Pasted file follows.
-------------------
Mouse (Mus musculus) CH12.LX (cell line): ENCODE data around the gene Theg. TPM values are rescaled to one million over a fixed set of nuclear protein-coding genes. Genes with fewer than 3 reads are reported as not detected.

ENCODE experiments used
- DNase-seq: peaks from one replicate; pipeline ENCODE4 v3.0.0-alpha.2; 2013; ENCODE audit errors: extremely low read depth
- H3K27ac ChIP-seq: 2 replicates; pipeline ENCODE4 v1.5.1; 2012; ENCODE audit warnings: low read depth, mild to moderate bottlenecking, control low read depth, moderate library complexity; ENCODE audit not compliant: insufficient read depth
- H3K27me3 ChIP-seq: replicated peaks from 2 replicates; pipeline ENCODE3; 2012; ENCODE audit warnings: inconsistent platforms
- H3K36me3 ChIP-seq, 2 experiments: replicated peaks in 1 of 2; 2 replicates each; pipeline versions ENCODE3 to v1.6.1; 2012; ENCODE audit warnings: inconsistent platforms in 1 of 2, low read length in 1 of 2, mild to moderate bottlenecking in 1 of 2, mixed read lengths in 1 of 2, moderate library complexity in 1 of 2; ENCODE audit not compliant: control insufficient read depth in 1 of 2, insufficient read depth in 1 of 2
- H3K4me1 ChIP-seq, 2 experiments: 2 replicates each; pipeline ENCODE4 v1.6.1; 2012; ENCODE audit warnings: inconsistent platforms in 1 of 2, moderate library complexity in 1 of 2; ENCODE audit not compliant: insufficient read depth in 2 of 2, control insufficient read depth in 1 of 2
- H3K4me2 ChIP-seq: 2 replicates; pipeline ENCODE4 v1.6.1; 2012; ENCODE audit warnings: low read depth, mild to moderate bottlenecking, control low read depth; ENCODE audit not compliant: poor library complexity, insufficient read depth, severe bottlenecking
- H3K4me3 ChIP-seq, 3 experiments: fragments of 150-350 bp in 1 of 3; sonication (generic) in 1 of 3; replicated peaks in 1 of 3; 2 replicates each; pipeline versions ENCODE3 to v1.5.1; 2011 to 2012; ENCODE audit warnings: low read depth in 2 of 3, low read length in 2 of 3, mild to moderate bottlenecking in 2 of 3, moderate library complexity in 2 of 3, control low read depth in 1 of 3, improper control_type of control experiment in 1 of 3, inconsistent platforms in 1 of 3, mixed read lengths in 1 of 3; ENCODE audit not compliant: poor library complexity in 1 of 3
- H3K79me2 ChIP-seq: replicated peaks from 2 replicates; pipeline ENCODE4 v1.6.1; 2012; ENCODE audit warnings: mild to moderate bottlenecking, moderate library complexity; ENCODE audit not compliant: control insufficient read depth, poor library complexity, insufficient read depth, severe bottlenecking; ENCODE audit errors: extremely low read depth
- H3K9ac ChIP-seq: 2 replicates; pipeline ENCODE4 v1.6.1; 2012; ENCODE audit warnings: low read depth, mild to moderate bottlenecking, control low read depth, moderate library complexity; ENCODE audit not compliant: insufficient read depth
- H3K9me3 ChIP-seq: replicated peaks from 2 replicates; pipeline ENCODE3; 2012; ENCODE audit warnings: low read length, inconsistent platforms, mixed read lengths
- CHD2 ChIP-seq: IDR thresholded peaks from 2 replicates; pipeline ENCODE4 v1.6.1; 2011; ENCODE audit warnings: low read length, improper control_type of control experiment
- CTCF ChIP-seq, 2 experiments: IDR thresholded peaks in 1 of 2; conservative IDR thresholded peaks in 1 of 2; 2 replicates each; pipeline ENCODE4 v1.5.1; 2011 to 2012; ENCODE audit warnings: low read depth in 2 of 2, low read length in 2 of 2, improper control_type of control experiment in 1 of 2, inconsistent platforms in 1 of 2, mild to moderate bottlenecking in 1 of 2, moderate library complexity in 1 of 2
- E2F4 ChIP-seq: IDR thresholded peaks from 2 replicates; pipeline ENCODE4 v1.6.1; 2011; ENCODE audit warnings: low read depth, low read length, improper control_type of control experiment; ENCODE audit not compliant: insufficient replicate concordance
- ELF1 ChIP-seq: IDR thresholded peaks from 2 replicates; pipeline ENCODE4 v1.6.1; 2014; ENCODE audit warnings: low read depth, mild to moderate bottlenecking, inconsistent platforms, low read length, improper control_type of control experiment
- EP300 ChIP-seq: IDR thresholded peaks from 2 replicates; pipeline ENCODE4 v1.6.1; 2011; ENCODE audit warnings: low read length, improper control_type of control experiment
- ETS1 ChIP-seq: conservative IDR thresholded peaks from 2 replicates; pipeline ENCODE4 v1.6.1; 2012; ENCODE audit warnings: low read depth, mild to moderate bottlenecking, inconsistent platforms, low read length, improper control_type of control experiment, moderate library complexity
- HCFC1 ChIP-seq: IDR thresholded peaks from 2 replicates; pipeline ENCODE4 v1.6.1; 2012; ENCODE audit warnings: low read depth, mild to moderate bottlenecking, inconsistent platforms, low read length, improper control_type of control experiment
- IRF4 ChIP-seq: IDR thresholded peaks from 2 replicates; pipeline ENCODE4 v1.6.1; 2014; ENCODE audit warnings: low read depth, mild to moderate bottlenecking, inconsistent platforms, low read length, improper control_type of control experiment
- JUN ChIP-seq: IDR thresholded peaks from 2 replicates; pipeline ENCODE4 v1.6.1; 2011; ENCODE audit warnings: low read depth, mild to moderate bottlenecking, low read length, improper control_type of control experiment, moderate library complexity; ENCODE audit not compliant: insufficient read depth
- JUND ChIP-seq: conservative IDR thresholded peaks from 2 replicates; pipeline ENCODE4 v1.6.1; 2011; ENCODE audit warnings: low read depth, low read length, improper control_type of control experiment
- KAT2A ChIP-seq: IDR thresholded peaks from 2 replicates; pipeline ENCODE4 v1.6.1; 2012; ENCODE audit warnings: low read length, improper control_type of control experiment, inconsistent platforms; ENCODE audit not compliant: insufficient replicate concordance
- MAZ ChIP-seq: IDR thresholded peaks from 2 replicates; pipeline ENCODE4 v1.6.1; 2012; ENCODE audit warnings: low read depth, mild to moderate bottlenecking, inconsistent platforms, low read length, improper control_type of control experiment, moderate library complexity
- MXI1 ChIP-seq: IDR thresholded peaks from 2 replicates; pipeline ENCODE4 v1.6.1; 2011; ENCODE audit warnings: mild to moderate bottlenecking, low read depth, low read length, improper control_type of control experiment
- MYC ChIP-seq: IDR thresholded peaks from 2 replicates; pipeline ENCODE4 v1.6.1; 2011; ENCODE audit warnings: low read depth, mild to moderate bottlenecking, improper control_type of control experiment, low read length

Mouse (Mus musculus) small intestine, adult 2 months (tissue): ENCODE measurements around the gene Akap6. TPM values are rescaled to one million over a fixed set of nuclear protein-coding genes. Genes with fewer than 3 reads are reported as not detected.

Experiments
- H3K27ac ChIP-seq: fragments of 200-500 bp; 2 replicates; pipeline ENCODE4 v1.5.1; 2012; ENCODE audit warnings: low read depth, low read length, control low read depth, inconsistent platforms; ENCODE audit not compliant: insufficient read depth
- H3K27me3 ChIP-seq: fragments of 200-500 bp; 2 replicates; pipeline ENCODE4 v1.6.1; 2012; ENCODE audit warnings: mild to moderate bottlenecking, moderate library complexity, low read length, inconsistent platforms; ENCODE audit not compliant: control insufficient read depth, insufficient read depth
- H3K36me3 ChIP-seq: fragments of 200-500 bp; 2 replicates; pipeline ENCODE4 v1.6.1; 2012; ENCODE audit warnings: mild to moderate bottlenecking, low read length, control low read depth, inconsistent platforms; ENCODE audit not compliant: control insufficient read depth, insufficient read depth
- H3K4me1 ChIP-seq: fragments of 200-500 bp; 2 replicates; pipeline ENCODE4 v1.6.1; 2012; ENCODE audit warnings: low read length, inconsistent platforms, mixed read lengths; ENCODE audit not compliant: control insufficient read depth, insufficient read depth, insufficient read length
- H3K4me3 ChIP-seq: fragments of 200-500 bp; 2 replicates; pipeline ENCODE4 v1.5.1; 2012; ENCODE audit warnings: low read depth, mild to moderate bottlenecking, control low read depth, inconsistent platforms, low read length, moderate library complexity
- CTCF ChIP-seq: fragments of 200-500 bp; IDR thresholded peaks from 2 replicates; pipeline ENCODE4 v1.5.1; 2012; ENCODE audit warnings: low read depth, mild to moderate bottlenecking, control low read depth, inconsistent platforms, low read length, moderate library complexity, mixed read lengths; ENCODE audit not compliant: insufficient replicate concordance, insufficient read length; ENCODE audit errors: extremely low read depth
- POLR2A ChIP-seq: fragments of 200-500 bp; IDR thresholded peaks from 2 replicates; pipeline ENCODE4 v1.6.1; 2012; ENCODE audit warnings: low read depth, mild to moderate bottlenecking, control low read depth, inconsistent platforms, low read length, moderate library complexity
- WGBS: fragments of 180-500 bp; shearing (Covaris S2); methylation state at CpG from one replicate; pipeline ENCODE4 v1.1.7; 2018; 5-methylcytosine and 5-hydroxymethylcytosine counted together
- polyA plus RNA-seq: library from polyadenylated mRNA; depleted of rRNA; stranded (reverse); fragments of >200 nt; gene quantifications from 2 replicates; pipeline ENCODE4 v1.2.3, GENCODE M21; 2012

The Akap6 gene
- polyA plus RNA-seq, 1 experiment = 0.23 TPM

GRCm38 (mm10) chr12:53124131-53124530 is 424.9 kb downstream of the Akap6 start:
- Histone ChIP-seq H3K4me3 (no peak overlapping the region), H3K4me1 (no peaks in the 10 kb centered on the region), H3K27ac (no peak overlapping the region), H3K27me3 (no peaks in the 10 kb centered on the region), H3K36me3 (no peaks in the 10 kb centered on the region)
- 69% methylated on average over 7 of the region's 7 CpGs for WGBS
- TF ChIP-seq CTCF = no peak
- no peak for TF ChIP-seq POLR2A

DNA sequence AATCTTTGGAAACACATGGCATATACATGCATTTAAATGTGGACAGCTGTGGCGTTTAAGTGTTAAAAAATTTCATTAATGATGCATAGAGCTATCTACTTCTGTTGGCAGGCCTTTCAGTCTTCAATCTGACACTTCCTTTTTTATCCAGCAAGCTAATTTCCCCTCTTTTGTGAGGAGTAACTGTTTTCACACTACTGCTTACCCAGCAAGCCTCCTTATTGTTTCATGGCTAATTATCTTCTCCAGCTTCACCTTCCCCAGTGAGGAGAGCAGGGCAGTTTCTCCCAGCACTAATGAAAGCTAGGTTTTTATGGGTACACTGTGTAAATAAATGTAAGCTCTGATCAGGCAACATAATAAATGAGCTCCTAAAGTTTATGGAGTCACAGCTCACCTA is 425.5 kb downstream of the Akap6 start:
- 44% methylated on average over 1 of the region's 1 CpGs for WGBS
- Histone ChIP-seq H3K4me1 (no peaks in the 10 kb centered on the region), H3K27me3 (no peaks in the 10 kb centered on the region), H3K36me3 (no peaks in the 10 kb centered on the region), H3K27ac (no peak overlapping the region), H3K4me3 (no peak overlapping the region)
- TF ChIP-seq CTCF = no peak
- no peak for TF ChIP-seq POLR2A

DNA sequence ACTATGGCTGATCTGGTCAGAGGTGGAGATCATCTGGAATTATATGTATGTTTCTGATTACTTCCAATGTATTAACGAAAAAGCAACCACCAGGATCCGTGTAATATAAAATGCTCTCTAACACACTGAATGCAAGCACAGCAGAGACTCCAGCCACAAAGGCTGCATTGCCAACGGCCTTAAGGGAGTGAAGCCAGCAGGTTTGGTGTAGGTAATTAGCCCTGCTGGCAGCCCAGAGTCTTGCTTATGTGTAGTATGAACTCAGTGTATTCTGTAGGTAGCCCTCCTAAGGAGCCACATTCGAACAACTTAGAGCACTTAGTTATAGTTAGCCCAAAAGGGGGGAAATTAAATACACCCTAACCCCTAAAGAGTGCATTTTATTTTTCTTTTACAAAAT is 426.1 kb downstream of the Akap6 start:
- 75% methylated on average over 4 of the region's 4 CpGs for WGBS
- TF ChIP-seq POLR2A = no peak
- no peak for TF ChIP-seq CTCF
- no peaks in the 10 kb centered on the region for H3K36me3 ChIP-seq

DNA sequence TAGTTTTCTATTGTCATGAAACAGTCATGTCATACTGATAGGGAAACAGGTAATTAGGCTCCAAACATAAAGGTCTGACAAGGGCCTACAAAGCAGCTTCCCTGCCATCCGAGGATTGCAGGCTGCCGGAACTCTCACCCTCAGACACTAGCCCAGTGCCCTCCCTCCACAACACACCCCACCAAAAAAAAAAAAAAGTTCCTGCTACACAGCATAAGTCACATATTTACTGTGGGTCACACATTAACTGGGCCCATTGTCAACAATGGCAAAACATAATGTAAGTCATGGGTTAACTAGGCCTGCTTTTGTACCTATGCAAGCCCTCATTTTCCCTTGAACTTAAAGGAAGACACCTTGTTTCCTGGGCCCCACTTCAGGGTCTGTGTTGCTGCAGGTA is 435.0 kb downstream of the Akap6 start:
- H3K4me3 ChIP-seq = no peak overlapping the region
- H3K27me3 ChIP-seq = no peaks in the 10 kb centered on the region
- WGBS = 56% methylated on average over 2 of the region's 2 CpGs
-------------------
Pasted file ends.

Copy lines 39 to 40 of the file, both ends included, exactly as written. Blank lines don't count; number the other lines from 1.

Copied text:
- polyA plus RNA-seq, 1 experiment = 0.23 TPM

GRCm38 (mm10) chr12:53124131-53124530 is 424.9 kb downstream of the Akap6 start: